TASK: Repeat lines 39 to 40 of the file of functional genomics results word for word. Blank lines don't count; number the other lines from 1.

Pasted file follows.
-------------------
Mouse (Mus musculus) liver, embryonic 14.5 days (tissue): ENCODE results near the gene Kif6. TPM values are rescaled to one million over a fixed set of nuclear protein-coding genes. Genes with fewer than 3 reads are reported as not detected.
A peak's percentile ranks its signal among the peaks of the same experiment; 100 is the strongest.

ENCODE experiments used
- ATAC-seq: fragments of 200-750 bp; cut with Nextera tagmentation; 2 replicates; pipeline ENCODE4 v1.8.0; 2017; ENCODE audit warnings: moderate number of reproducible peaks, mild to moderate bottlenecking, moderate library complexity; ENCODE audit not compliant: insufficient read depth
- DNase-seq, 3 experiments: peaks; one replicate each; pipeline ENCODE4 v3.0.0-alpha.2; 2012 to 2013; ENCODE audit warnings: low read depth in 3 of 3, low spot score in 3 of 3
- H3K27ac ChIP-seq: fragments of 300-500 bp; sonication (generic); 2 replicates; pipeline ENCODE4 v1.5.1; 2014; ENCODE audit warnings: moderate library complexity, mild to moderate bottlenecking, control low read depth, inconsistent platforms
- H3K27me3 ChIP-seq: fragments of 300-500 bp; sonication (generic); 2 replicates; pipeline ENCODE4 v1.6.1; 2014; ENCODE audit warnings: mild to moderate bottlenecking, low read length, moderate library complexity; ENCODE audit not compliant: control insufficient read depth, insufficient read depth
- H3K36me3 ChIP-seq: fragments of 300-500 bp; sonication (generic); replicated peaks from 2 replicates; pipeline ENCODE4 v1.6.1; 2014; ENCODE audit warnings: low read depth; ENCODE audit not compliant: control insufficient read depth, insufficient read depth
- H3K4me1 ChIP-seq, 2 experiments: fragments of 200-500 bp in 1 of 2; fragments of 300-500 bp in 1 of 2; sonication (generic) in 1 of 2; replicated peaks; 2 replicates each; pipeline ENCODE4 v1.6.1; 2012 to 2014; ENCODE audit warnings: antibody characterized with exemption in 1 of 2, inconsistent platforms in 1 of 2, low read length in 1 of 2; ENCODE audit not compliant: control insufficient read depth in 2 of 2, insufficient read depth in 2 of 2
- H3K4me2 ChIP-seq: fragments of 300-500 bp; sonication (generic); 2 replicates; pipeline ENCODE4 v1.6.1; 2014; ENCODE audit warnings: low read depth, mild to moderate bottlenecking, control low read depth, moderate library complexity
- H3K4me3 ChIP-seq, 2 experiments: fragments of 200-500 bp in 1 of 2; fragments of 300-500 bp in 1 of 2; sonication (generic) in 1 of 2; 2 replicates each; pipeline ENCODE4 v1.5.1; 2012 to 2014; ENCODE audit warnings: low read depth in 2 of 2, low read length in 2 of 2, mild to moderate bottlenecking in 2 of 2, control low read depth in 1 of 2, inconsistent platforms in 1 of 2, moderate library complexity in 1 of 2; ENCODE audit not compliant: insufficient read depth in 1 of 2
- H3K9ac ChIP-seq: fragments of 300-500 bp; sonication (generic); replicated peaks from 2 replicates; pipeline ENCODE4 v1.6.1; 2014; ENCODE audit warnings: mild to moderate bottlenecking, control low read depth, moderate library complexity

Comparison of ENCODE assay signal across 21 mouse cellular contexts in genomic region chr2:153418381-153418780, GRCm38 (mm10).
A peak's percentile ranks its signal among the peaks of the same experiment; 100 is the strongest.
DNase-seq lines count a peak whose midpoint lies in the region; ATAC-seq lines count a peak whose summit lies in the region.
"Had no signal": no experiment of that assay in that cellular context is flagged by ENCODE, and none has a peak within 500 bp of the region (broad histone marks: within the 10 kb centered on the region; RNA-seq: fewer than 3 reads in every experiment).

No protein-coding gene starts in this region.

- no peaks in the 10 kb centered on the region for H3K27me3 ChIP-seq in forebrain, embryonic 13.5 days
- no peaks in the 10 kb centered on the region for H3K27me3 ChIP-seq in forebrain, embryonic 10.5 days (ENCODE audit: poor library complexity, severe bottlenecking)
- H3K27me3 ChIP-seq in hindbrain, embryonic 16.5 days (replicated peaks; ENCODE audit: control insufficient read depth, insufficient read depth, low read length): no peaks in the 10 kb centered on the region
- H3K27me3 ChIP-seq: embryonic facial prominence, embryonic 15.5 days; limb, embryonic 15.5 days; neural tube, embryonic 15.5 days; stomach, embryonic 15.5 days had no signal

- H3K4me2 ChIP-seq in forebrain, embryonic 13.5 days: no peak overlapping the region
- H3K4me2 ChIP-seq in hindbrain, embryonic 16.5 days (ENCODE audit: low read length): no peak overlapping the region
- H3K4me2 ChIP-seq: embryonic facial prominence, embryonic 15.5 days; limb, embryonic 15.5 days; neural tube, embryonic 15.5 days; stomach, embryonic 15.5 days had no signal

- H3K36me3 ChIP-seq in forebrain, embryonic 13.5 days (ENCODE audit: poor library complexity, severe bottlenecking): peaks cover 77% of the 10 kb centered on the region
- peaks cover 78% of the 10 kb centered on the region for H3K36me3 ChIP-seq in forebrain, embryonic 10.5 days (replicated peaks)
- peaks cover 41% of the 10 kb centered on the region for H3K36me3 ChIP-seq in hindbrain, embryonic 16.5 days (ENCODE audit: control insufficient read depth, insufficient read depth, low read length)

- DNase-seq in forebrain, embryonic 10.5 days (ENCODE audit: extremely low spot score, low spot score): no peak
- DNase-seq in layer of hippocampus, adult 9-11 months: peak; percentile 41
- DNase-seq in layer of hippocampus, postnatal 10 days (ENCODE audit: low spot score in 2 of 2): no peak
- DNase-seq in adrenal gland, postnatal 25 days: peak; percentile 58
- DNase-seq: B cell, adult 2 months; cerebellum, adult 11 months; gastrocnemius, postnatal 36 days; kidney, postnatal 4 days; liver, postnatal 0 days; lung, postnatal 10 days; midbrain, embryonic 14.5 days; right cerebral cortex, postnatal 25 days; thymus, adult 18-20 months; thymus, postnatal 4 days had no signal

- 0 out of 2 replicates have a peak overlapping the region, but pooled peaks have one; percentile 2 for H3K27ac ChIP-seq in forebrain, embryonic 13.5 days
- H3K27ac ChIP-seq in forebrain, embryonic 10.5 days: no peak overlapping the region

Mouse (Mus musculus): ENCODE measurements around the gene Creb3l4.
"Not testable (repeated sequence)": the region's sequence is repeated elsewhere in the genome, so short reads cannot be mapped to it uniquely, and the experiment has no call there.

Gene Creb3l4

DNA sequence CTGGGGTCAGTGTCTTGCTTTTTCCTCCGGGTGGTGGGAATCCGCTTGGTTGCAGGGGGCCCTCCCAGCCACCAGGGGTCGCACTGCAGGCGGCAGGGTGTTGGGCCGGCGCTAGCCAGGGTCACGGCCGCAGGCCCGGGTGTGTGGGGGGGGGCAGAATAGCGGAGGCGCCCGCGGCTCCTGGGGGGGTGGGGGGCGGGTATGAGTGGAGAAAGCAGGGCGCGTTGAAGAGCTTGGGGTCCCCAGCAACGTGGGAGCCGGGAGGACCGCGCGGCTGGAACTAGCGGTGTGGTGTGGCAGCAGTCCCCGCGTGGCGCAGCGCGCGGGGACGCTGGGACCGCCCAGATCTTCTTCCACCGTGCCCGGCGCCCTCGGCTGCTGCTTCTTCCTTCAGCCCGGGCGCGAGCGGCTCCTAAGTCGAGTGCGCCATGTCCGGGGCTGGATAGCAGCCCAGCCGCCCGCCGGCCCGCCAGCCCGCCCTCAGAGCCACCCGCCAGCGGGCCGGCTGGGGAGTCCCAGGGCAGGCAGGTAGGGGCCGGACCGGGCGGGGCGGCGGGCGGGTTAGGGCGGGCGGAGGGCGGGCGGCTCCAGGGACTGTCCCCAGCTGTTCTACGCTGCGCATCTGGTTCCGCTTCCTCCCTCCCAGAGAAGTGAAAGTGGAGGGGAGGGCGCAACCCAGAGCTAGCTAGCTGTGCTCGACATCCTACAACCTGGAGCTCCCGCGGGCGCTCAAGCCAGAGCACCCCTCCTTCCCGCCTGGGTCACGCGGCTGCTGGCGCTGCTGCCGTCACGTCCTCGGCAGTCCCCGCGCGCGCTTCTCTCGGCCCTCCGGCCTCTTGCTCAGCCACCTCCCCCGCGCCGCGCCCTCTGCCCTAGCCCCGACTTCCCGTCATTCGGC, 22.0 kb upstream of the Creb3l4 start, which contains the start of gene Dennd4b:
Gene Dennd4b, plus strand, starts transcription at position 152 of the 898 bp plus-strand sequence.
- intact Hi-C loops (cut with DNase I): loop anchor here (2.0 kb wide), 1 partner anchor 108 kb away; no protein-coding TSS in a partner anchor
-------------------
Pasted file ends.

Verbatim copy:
Gene Dennd4b, plus strand, starts transcription at position 152 of the 898 bp plus-strand sequence.
- intact Hi-C loops (cut with DNase I): loop anchor here (2.0 kb wide), 1 partner anchor 108 kb away; no protein-coding TSS in a partner anchor